I know nothing about the Austen Project’s sales so far, but judged solely in literary terms, I think the venture badly needs whatever jolt of energy Sittenfeld may be preparing to inject.
The first Austen Project outing -- 2013's – transformed Catherine Morland’s Gothic novel fixation into an obsession with vampire stories, asking us to buy the proposition that a girl with a smartphone and a Facebook page could become convinced that her new friends the Tilneys were for-real bloodsuckers. The newest – the just-published (in the US) h – takes a different tack.
In many ways, this phenomenon is the publishing world’s way of aping contemporary Hollywood’s fascination with remakes and sequels.
Follow @Telegraph Books The Big Short, the film adaptation of Michael Lewis' book of the same name about the causes of the financial crisis, opens in UK cinemas this weekend.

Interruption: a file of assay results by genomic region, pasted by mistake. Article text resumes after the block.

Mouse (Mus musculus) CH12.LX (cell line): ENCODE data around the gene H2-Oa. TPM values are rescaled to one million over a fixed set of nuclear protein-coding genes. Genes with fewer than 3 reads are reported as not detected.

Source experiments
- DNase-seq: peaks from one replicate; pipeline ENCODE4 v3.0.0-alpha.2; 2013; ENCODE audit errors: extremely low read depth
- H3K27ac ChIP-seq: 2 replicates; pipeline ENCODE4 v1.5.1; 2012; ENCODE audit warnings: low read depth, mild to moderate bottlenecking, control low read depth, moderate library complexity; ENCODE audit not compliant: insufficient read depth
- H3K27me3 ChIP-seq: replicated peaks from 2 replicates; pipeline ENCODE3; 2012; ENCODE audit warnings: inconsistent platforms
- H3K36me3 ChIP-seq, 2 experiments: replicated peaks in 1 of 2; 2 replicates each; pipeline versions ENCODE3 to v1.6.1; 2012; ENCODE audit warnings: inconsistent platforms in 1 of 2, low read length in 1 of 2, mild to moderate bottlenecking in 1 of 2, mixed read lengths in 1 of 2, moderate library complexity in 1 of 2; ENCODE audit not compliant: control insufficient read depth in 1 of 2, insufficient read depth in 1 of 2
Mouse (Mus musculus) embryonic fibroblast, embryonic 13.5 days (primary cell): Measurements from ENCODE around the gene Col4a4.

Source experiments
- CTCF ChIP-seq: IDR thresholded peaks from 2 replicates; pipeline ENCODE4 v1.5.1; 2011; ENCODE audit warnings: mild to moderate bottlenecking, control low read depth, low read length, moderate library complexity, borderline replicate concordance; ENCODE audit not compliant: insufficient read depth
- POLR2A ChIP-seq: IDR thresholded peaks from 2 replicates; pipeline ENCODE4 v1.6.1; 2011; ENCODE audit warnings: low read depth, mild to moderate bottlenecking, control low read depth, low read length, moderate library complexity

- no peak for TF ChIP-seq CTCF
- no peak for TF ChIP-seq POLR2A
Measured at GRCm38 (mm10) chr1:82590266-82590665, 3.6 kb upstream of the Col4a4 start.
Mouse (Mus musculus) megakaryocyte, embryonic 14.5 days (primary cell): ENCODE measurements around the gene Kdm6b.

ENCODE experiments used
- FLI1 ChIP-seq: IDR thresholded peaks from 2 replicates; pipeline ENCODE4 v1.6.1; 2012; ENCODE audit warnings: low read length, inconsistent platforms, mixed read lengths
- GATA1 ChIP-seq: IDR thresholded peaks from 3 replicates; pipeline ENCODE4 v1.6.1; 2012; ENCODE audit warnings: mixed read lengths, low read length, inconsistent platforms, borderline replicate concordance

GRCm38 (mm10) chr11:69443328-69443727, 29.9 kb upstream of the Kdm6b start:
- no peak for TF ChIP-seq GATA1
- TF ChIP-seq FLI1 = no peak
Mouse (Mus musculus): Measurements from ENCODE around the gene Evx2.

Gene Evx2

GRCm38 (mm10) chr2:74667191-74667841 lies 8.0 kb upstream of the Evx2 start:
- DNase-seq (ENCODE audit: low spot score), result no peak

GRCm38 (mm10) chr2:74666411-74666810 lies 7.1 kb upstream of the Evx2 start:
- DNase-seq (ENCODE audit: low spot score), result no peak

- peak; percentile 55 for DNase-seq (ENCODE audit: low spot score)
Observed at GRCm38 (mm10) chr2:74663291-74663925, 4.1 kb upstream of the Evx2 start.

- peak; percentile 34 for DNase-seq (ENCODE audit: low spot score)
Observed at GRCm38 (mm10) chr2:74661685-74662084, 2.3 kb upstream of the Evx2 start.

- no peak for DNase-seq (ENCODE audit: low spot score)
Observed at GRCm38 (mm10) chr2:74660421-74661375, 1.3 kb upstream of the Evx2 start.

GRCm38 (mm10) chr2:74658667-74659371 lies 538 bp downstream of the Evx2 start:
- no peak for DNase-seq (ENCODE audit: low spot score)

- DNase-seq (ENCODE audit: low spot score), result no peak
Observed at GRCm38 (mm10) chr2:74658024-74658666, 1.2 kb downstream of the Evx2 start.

Before we get to the stories themselves (found in the Appendix and accessible by clicking on the titles), some contexts are necessary.Jane Austen may have only written six novels, but you’d never know it by the sheer volume of updates, retellings, unofficial sequels, and fan fiction that’s been written in and around the worlds she created.Here are some of our favorite modern version of Jane Austen’s classic romances, from is set in Austin (get it? Jane and Celia Woodward’s lives are torn apart by their father’s business scandal, but they manage to rebuild their lives by opening a successful tea shop… Jane doesn’t want to leave San Francisco, but Celia insists on moving to Austin, TX, for a fresh start.In place of fidelity-to-the-point-of-implausibility, we get an Emma update written by someone who doesn’t seem to much like the original.Nearly a third of Mc Call Smith’s 361 pages are given over to backstory that Austen dispatches in a few sentences, or ignores altogether. Woodhouse’s early life, Miss Taylor’s arrival at Hartfield, Isabella’s marriage to John Knightley, and Mr.